To help fill the gaps, a team of scientists from OSU and NOAA motored out of Newport, Oregon in early September, bound for the Great Pacific Garbage Patch, a section of the northern Pacific Ocean where currents concentrate plastic trash. Someone studying the plastic had reported seeing a beaked whale that might be a new species. The Pacific Storm boasted high-powered binoculars for scanning the horizon, a waterproof microphone tethered to the ship by a 100-meter cable, and a room packed with acoustic equipment for analyzing sounds picked up by the microphone.

But the expedition foundered on day three, with the ship struggling to stay in gear after its transmission malfunctioned. The boat limped home. After repairs, the team decided to spend their remaining time cruising along undersea mountains closer to the Oregon coast.

That’s when someone running the listening station reported the trademark sounds of a beaked whale followed by silence—a sign that the animals might be swimming to the surface.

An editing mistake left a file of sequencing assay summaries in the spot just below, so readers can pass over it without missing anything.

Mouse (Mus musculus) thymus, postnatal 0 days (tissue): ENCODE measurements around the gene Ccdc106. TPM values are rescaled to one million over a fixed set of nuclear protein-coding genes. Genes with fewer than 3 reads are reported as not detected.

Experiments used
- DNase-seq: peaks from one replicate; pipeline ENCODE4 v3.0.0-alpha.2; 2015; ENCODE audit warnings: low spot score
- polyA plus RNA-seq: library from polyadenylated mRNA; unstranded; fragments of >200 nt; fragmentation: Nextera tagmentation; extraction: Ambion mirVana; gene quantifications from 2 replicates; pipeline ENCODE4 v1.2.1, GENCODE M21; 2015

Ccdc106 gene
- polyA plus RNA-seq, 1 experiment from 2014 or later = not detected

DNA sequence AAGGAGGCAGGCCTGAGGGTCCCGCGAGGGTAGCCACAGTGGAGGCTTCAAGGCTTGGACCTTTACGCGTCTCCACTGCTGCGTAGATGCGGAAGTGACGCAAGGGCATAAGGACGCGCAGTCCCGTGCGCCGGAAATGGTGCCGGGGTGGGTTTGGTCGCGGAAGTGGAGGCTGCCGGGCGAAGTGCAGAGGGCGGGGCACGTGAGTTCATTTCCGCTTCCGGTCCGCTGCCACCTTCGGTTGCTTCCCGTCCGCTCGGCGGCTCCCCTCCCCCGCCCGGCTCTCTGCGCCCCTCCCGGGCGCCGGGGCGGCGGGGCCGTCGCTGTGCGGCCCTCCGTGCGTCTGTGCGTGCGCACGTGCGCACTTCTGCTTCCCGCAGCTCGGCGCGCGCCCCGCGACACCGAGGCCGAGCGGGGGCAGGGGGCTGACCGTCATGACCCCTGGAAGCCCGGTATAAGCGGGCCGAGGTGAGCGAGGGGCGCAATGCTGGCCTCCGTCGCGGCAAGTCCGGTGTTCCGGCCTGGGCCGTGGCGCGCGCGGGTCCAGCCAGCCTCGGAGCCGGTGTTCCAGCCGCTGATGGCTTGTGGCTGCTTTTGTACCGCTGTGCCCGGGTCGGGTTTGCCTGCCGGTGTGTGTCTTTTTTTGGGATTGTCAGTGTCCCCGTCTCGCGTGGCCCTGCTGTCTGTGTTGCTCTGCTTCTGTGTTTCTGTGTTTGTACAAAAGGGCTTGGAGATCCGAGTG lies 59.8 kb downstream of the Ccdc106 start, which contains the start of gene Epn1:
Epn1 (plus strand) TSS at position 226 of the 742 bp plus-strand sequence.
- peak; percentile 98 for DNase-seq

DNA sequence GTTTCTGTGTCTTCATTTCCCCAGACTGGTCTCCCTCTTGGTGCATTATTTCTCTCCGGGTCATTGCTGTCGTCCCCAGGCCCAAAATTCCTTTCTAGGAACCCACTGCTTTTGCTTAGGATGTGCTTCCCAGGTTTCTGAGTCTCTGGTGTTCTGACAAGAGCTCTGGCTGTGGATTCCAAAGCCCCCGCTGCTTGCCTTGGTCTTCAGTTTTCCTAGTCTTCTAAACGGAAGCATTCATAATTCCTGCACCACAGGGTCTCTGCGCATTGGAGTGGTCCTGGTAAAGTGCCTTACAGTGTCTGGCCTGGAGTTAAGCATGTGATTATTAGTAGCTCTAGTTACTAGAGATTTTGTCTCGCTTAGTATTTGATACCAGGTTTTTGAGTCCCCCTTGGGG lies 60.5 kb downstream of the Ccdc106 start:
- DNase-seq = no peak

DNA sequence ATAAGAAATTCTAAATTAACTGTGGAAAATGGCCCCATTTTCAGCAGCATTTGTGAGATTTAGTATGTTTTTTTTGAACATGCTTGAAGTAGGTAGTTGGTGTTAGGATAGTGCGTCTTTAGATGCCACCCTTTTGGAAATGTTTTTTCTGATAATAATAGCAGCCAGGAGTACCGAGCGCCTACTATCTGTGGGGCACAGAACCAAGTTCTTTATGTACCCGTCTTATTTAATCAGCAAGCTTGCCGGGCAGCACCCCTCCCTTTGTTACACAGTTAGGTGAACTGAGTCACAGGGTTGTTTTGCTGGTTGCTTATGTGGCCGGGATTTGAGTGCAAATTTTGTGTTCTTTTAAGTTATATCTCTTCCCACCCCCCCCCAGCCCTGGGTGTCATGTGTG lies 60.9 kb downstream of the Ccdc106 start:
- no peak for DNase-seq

On deck, Ballance and others scanned the waters for more than 1 hour before she spotted two whales surfacing just 400 meters from the ship.

The whales put on an unusual display for the next half-hour. They swam close to the boat and surfaced as the researchers filmed and shot hundreds of photos. At one point the animals drew close enough that Pitman, armed with a crossbow, fired a special arrow into the back of one of the animals. The arrowhead jabbed out a plug of blubber the size of a pencil eraser, then fell out, drifting until the crew caught it in a net.